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During his pre-game press conference last night, Billy Donovan spent some time diving into the discourse about the Bulls defense, what they’re trying to do and what causes it to get beat.
When he said the Bulls do not play drop coverage, it was a departure from the general consensus and certainly my understanding of what the Bulls are trying to do in their pick-and-roll coverage.
Here’s what Donovan said and my attempt to make sense of it.
What is drop coverage?
“Everybody says we’re playing, we’re not playing a drop. We haven’t played a drop the entire year. Vooch should be up there at the level of the screen,” Donovan said.
Before digging into it, I’m pulling the definition of drop coverage from former GLeague assistant coach Dylan Murphy’s blog.
Drop coverage: A pick-and-roll defense in which the defender guarding the screener greets the ball-handler at or below the level of the screen until the ball-handler’s defender gets back in front of his original man.
This is what Donovan wants the Bulls to be doing. Showing much higher to the point of the screen. This helps prevent the handler from getting downhill.
Realistically, that is not always the case. Considering the speed at which these things happen, it’s not always reasonable to expect the big to get to the level of the screen. Even if that’s his job. So a lot of times, it ends up looking more like this:
According to Murphy’s definition, this would still qualify as drop coverage. It seems Donovan considers drop coverage to be when the big drops all the way back to the free throw line, whereas this is more of a shallow drop where Vucevic is playing centerfield.
A few things to consider on this play: the level of the screen is much lower than the high pick-and-rolls the Cavs were running. Additionally, the Knicks had just run this play on back-to-back possessions. Evan Fournier got two open threes on this action, forcing Vucevic to clog up that space.
“We certainly want him up there presenting, and then he’s got to read his man. Is his man rolling hard, popping, what’s he doing?” Donovan said.
I think this is what we’re seeing on this play — other circumstances dictate where Vucevic needs to position himself. This makes it appear as if he’s dropping, even if that’s not the Bulls “base” or default defense.
Communication and the role of the guard
Donovan acknowledged Vucevic has done a better job of late, but it’s on the guards to help him out. Lonzo Ball and Alex Caruso are great at getting over screens, but the rest of the group has struggled. This contributes to the Bulls allowing the highest frequency of shots at the rim of any defense in the NBA.
“We don’t want [Vucevic] to stay up there, he’s got to go back down. But it’s also on the guard too. It’s a 50-50 partnership. It can’t just be on Vooch to stay up there and the guard keeps getting hung up on screens.”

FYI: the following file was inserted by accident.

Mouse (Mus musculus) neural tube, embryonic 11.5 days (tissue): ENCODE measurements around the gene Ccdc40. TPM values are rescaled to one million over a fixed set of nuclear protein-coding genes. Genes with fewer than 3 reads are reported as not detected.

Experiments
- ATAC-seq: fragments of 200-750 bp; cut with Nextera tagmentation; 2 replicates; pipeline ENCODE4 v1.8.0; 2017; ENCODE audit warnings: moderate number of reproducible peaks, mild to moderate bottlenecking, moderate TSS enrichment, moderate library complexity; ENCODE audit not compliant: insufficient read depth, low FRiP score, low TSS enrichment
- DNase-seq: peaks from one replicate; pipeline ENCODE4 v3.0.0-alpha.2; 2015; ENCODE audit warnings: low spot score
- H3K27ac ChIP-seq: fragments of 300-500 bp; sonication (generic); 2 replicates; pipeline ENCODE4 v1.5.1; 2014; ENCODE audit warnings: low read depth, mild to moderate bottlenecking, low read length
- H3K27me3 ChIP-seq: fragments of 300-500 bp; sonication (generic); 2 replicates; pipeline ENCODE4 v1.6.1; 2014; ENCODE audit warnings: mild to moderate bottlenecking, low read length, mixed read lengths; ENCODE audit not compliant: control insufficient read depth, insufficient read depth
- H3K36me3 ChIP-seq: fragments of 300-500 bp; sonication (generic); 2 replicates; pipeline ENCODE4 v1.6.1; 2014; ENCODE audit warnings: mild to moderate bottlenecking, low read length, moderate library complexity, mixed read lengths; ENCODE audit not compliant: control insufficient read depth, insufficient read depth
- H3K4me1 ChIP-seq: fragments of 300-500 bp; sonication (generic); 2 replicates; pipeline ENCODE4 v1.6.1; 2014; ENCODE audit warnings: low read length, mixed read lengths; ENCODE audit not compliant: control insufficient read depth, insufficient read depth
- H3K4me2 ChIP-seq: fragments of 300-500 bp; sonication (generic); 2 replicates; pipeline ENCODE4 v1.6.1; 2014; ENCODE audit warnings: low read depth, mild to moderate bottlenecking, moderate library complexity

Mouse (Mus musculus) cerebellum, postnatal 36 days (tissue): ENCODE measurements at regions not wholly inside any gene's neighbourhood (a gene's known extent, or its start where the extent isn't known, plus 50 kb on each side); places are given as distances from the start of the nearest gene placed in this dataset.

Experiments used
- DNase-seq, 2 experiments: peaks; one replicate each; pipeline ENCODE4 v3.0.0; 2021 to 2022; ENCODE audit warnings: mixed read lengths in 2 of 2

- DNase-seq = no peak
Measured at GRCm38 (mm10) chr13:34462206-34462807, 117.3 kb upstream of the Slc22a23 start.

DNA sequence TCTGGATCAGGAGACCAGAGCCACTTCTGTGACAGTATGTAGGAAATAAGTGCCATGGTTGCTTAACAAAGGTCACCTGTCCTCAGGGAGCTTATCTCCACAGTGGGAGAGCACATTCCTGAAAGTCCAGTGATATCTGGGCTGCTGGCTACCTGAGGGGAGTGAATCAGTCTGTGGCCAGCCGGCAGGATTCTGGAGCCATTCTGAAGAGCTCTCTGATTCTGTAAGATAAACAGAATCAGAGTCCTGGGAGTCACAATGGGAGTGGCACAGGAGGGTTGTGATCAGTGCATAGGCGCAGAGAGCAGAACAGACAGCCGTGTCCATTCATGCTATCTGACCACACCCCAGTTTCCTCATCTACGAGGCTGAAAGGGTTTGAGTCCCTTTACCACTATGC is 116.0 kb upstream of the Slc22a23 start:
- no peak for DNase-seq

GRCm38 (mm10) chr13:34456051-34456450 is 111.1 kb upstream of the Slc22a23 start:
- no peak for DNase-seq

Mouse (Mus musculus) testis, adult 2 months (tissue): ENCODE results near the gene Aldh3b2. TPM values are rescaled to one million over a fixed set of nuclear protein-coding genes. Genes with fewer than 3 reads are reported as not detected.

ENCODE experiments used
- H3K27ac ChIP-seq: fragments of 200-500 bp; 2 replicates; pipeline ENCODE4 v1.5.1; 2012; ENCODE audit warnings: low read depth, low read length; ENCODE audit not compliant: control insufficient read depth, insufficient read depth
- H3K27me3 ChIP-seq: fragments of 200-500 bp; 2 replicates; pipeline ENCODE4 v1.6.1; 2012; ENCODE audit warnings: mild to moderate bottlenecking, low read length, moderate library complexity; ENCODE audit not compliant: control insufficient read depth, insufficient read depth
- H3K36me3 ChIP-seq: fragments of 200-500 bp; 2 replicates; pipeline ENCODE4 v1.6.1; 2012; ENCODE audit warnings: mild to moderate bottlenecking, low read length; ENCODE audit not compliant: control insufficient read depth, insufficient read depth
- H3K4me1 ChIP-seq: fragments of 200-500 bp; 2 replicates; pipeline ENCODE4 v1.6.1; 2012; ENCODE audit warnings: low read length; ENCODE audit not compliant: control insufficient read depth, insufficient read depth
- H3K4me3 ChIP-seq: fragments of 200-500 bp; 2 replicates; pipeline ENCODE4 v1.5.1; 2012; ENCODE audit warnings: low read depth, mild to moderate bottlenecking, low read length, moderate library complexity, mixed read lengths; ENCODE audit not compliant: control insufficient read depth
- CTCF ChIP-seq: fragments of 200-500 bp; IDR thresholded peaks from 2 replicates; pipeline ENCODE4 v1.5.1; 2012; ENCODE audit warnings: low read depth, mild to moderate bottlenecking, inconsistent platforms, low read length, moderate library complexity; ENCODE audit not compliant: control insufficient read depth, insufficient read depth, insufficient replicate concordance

“There’s been times we need to communicate better. When we can get the ball directed at the point of the screen, that’s generally been much, much better for us,” Donovan continued.
These kinds of coverages can be blown up in two ways: the coverage isn’t called out quickly enough by the big man, or the guard doesn’t direct the ball where the big man wants it to go.
Here, LaVine does a great job of getting over the screen. We don’t know how the next phase of the defense plays out. It’s dependent on whether the Bulls want to ice the pick-and-roll or send the ball middle.
“Vooch is calling [the coverage] and the guard’s gotta respond to the call,” Donovan said. “He can’t, as the screen gets there, make the coverage call. And all of a sudden, the guard doesn’t have time to get into coverage. So we gotta call a little bit earlier.”
Defense is very much a full team effort, even when it doesn’t look like it. If we can take anything away from Donovan’s comments, it’s that appearances can be deceiving.
If not drop, what are the Bulls doing?
Contrary to popular opinion, the Bulls don’t stick to any one defensive principle throughout the course of a game.
“We have to have different things where we’re back a little bit, we’re up at the level of the screen and we’re trapping,” Donovan explained. “We have three or four things we’re doing in pick-and-roll coverages. But this idea that we’re back at the free throw line at the drop, that’s not what we should be doing.”
Maybe this is an issue of semantics. It could be an issue of adjusting to what the offense dictates.
The Bulls clearly do resort to drop coverage at times, but it’s not the only thing they do. The goal seems to be getting Vucevic to the level of the screen and while that doesn’t always happen, it doesn’t mean he is in drop coverage.
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